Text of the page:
- Senator Brad Hawkins asked if the bill was for “CBD oil” only. Blake answered, “What we don’t want, you know, the parent’s not going to come into school with smokable marijuana and smoke marijuana on the school grounds.” He said it would often be a tincture added to cookies, juice, or milk. Wellman said different students might need different products.
- Roz Thompson, Government Relations and Advocacy Director from the Association of Washington School Principals (AWSP), testified “other” saying that principals had a “mixed reaction” best summarized by a “quizzical face emoji.” She stated the group would “support it for the students who need it” and said the “very narrow definition” for qualifying students helped the bill (audio – 2m, video).
- Lucinda Young, representing the Washington Education Association (WEA), also testified “other” on the bill. Noting “unique challenges” around cannabis due to federal law, she said WEA would remain neutral so long as school staff wasn’t required to participate. She indicated the licenses of school nurses could be at risk (audio – 1m, video).
- Hawkins observed that few speakers testified “con” at recent hearings before probing deeper about WEA’s preference on SHB 1095. Young responded that health bills were judged by what school personnel were asked to do because WEA were “not doctors.” Because staff would “not take part in this process at all,” the group was neutral (audio – 2m, video).
- John Barclay said his daughter, River, had her first seizure in 2014 due to a generalized epileptic disorder. Barclay told members other drugs “did harm” to his daughter whereas cannabis “works phenomenally.” He said current law gave schools the choice to allow cannabis treatments, but few districts did. Barclay confirmed there would be “no contamination to other students” because the bill would only allow usage of non-smokable products. Barclay highlighted the approach of other states, specifically New Jersey’s law and a recent Colorado law, which allowed school nurses to dispense cannabis. He claimed policies were “working in other states” and said accessibility for qualifying children would mean greater access to therapy with special education staff, therapy that Barclay and River would engage to make her “more independent as an adult” (audio – 3m, video).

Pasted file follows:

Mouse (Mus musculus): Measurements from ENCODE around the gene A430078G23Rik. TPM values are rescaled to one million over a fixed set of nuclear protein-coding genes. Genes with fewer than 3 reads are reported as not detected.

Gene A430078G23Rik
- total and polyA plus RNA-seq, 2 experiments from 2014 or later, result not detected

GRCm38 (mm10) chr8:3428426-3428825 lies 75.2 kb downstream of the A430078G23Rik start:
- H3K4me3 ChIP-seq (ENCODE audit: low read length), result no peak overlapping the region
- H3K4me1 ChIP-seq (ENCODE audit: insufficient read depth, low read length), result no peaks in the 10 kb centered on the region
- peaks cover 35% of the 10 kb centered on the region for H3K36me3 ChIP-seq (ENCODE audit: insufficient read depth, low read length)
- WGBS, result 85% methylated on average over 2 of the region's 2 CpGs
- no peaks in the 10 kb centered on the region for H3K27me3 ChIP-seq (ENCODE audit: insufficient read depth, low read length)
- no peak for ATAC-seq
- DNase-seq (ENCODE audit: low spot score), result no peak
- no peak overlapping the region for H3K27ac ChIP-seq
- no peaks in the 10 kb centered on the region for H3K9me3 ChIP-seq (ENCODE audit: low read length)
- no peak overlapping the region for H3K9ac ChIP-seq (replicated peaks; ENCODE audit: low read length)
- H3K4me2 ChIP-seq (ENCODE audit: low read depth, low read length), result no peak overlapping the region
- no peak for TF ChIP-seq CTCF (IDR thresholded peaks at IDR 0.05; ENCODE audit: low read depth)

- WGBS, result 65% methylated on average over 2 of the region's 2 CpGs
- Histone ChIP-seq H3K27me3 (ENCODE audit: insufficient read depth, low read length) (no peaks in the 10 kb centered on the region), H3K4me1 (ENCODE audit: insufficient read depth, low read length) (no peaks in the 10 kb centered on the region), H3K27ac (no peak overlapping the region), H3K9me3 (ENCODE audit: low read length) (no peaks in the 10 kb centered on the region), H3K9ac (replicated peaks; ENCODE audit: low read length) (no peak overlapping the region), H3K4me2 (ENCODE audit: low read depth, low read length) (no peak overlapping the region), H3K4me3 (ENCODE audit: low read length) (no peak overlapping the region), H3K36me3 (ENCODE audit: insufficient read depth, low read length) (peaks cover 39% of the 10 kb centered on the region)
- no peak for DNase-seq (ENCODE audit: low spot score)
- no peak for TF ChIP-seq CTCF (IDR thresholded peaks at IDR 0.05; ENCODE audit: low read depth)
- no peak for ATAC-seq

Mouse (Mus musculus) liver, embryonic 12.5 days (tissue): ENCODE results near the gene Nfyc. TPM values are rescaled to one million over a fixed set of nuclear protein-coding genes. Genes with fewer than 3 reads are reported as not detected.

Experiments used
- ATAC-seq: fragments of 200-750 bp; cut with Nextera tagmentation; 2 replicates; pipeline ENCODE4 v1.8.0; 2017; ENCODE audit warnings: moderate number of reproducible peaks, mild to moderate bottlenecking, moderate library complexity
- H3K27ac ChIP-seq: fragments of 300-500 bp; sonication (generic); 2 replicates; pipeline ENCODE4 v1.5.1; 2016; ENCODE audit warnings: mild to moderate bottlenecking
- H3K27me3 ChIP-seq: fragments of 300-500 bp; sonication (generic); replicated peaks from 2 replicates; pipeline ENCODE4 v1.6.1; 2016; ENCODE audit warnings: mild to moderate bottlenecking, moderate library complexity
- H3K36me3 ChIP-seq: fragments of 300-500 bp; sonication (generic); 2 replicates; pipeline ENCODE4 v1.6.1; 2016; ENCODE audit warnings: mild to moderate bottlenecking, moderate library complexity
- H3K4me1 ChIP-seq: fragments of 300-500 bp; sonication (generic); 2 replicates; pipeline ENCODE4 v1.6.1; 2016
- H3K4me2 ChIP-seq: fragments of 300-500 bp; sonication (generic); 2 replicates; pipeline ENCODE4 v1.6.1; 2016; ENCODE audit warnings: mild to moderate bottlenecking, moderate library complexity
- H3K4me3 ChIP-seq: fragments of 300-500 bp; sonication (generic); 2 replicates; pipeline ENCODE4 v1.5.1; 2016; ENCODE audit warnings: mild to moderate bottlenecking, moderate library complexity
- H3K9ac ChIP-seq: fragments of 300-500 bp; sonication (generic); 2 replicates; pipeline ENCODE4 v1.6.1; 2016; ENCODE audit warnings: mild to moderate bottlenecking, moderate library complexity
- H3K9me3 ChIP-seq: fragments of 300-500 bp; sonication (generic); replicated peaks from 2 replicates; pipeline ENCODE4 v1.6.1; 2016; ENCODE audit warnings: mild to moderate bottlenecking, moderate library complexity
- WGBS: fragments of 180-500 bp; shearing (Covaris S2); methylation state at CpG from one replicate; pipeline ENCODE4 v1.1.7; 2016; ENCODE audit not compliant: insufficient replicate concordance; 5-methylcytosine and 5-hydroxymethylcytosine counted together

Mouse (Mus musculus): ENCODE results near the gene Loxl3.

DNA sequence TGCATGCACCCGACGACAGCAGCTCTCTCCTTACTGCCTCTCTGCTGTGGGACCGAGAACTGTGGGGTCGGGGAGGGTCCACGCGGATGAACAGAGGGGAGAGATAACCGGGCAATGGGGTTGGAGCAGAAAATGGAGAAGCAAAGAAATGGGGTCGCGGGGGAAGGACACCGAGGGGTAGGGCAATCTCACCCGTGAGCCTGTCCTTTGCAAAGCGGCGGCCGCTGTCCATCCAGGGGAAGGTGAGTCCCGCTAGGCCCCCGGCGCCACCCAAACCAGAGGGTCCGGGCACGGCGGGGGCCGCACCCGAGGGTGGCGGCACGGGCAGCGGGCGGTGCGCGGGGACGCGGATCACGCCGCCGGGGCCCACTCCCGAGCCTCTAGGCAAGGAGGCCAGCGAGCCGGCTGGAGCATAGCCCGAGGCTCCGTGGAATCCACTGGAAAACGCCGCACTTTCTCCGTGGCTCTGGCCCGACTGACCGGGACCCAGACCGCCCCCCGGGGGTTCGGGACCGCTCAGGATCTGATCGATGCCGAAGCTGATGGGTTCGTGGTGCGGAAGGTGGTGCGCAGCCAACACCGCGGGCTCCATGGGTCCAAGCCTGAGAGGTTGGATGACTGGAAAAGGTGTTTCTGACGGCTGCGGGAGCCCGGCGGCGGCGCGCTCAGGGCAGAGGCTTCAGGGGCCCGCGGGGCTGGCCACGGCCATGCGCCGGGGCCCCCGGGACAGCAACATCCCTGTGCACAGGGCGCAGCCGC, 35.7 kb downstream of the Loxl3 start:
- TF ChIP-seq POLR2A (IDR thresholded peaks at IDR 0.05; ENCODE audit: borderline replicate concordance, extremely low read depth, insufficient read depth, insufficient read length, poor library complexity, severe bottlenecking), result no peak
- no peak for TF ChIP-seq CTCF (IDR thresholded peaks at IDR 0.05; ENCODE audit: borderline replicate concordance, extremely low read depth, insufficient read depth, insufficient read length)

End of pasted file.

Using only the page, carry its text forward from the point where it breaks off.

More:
- Senator Mike Padden asked how cannabis impacted River. Barclay told him the medication had “gotten more advanced through time” and required him to apply the same care a doctor would when measuring a milligram dosage of CBD. “She gets a snack at lunch and goes back to school” Barclay explained and indicated treatment was typically oil measured out onto a cookie or mixed in a drink (audio – 3m, video).
- Senator Jeff Holy asked whether CBD or tetrahydrocannabinol (THC) was the active compound in River’s medicine. Barclay responded that he dispensed “260 milligrams of CBD only” on a daily basis to River and that “there’s no high effect, no psychological effect of it.” Holy mentioned Marinol, an approved synthetic THC, and asked if it had been considered instead. Barclay replied that River had been in a trial for Epidiolex, a Food and Drug Administration (FDA)-approved CBD-derived epilepsy medicine, but stopped participation due to complications.
- See 2017 coverage of the Barclay family by KOMO News.